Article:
Investment bankers see gold-mining deals rebounding this year from a near-decade low as producers target assets at fire-sale prices after the metal plunged.
Gold-mining companies are close to their cheapest relative to book value in at least two decades, according to data compiled by Bloomberg. Meanwhile producers will be enticed to replace some of the output lost when they sold or curtailed less-profitable mines, said Barclays Plc’s Paul Knight.
“Majors who have done portfolio optimization will look at some of the juniors and say, ‘Here’s a chance for us to acquire a potentially better asset than we’ve sold and to mitigate the loss of production,’” Knight, a Barclays vice chairman and co-head of global metals and mining, said Jan. 6 by telephone. There were $10.1 billion of deals involving gold producers last year, according to data compiled by Bloomberg. That’s 4.4 percent less than in 2012 and the smallest since 2004.
While gold deals declined, there were signs of a resurgence of activity in December as the value of transactions reached the highest monthly level since February. Goldcorp Inc. (G) and Newmont Mining Corp. (NEM), the second- and third-largest producers by market value, said in September they were evaluating the potential for deals to add low-cost operations.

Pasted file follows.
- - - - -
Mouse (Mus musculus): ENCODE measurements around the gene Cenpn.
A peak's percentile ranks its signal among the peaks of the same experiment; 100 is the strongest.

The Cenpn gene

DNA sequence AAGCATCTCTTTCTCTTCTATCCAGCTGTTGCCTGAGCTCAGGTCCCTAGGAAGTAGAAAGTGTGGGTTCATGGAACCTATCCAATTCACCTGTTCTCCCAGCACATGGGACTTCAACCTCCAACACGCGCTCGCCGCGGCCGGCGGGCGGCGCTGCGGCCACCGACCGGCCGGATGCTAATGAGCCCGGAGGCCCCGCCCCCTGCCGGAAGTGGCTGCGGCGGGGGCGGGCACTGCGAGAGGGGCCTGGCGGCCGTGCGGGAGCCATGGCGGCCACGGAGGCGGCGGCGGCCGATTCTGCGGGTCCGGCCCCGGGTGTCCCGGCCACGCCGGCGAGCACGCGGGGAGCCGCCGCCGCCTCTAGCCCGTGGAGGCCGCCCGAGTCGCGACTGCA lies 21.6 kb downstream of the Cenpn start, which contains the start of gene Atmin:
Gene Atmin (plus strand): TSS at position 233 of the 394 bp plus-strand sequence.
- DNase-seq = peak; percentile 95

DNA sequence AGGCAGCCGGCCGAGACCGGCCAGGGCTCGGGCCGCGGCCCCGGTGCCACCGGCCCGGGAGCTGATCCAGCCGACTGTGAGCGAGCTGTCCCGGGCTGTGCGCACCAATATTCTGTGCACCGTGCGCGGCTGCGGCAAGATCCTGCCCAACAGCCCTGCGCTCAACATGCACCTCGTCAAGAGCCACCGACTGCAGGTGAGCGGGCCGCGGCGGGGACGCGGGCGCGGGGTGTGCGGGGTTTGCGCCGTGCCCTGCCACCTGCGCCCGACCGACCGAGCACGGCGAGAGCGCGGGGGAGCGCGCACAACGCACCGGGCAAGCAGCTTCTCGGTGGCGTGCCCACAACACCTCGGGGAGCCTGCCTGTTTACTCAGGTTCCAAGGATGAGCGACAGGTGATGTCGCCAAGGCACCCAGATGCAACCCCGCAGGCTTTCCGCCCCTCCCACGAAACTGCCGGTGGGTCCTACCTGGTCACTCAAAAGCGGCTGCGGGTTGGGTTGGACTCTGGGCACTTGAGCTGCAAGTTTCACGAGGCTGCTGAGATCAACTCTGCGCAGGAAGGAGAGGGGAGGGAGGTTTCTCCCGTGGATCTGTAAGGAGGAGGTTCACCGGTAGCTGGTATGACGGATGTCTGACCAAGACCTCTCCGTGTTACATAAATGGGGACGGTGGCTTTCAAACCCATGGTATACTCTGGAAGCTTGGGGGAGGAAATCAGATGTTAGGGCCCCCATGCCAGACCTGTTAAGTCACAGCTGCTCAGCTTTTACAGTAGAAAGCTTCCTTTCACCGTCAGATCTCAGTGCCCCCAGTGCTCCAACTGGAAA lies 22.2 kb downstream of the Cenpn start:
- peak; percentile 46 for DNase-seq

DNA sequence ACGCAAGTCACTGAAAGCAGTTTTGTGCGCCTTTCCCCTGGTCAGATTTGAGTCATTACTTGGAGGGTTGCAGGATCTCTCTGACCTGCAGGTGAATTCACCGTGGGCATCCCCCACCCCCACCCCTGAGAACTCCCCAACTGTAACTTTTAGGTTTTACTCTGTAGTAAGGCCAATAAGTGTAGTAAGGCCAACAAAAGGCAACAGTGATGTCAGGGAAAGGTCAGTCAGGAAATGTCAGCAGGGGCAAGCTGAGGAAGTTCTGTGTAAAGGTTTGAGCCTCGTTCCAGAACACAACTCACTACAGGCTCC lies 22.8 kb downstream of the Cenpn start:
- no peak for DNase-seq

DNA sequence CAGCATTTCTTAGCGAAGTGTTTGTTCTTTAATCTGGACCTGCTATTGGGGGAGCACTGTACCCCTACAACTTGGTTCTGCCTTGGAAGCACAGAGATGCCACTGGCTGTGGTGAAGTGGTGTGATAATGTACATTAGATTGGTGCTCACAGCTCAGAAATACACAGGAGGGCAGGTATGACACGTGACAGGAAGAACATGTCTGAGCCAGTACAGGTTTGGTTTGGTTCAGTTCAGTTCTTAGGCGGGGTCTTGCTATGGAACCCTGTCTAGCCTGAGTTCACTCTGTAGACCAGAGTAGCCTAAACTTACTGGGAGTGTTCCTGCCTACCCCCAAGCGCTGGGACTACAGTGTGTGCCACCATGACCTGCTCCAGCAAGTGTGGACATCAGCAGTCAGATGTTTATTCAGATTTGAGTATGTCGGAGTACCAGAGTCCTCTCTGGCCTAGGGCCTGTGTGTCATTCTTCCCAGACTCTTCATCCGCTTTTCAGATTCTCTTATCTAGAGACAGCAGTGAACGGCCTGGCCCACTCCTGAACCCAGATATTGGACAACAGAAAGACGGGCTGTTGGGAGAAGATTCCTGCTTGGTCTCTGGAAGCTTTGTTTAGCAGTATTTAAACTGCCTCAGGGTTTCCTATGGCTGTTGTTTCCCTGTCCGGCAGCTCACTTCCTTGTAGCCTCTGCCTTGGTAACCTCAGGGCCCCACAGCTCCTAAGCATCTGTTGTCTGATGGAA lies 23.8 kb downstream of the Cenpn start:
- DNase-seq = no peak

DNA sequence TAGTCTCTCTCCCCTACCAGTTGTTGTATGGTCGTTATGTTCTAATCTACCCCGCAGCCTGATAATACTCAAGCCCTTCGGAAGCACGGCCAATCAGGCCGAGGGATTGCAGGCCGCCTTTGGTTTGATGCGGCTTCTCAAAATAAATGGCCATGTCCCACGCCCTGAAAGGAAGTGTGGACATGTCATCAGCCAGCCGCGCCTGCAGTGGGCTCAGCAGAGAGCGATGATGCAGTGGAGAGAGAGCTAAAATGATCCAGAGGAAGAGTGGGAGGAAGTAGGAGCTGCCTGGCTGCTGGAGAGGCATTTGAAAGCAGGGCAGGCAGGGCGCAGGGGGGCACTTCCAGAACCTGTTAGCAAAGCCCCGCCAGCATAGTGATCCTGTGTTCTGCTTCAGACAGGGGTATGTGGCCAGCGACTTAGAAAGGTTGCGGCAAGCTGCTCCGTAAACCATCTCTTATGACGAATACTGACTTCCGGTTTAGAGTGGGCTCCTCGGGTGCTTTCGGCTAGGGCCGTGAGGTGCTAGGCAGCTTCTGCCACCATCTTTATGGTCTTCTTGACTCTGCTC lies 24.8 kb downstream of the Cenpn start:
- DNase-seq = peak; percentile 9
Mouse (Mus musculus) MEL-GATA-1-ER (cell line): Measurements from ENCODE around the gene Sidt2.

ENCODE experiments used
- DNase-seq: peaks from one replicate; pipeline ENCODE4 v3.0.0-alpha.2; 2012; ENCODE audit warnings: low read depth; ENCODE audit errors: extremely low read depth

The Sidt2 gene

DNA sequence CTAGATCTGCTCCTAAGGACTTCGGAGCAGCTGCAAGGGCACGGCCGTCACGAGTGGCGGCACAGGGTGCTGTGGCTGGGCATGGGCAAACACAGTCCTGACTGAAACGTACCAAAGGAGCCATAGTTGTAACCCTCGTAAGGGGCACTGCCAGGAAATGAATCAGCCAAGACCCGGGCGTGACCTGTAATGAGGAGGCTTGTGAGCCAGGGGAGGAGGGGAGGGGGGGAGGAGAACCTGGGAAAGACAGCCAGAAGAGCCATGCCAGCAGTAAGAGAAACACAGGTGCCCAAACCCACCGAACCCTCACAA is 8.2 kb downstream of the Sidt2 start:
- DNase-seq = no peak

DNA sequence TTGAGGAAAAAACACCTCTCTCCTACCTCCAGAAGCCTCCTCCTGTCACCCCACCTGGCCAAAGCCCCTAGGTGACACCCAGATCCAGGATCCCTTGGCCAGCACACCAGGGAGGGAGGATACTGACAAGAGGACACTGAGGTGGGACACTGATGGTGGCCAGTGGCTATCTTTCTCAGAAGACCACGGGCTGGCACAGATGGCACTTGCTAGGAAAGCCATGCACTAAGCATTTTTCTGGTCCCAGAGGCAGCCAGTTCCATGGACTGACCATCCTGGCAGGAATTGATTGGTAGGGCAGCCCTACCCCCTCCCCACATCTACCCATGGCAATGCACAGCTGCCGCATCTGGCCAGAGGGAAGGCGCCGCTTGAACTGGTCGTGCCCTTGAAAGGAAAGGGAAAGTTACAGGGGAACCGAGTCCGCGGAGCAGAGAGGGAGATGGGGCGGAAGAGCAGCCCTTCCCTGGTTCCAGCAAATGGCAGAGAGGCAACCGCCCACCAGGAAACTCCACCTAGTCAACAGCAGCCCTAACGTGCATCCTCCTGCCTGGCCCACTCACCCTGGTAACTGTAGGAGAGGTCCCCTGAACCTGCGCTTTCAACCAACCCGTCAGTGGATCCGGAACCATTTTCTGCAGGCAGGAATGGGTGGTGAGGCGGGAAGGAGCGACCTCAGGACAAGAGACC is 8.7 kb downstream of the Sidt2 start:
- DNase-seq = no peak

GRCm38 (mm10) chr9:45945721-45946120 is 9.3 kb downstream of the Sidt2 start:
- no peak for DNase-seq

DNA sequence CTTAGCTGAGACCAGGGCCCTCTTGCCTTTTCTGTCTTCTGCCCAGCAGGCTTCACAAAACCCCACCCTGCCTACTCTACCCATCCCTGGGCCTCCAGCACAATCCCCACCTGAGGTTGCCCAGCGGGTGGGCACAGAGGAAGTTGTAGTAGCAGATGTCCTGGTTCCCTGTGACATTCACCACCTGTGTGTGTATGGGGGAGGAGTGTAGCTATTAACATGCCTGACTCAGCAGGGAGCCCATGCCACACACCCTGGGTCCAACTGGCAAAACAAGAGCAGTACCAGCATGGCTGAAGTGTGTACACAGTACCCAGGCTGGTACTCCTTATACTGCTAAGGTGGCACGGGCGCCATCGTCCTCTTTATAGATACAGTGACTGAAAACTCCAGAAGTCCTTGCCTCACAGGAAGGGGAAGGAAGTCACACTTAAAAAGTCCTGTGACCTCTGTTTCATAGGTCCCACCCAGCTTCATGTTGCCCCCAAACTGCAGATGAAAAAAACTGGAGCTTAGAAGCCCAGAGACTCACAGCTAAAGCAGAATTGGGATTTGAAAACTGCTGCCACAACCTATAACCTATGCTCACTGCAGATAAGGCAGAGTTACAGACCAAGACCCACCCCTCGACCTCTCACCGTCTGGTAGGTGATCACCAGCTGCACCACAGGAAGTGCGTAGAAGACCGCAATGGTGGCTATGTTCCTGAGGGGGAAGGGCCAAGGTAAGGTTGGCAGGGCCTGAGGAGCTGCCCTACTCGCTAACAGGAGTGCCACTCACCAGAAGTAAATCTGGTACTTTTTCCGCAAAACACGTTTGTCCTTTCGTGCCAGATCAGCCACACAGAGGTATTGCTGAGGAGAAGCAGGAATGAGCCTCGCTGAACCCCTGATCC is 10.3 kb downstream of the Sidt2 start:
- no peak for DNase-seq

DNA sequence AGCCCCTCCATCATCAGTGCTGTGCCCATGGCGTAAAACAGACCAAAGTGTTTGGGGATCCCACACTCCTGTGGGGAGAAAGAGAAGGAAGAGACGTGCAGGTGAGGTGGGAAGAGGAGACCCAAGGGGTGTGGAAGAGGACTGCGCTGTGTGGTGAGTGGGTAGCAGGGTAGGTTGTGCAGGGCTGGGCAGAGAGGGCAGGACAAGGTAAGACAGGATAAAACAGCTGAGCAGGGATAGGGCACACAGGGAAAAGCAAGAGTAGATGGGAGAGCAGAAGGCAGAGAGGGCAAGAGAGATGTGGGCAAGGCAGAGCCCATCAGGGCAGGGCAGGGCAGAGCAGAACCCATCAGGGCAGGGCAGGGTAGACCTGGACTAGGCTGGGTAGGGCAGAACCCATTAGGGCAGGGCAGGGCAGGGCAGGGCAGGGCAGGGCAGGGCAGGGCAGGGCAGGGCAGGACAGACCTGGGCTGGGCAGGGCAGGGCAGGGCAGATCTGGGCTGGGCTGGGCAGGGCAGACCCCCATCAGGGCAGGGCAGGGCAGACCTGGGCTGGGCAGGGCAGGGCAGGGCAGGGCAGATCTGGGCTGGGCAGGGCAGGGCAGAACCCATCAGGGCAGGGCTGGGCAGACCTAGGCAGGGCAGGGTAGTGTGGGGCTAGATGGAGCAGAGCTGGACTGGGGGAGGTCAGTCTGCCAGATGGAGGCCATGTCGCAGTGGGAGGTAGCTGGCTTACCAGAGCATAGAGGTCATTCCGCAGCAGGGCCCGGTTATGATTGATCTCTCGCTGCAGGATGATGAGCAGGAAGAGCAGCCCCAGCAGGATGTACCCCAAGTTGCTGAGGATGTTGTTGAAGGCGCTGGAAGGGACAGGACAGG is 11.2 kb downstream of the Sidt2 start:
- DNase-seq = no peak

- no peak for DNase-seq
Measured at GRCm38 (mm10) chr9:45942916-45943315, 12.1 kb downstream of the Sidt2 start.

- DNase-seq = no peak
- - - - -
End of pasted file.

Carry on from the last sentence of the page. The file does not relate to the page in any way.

Single-project developers such as Pretium Resources Inc. (PVG) and Torex Gold Resources Inc. (TXG) may be attractive to larger companies, according to Adam Graf, a New York-based analyst at Cowen & Co.
Pretium’s project in British Columbia has high grades, which will probably make it attractive to larger miners, Joe Ovsenek, the company’s chief development officer, said by phone. The Vancouver-based company is focused on developing the mine, he said. A spokeswoman for Toronto-based Torex didn’t respond to e-mails or phone calls seeking comment.
The larger miners may be better positioned to consider acquisitions than in 2013 after cutting costs. The 10 biggest producers by sales, led by Barrick Gold Corp. (ABX), may generate combined free cash flow of $4.17 billion this year, compared with a negative $1.74 billion in 2013, according to analysts’ estimates compiled by Bloomberg. That would be the highest for the group in at least eight years, the data show.
At the same time, exploration and development companies, which generally rely on regular financings if their projects aren’t yet generating revenue, may have more incentive to sell themselves.
The Standard & Poor’s/TSX Global Gold Sector Index lost almost half its value last year as the metal fell the most in more than three decades. As investors pulled out of the industry, explorers and mine developers struggled to sell shares. The group’s reported cash balance has dropped about 30 percent since 2012, while share sales by gold companies fell to the lowest since 2005, according to data compiled by Bloomberg.
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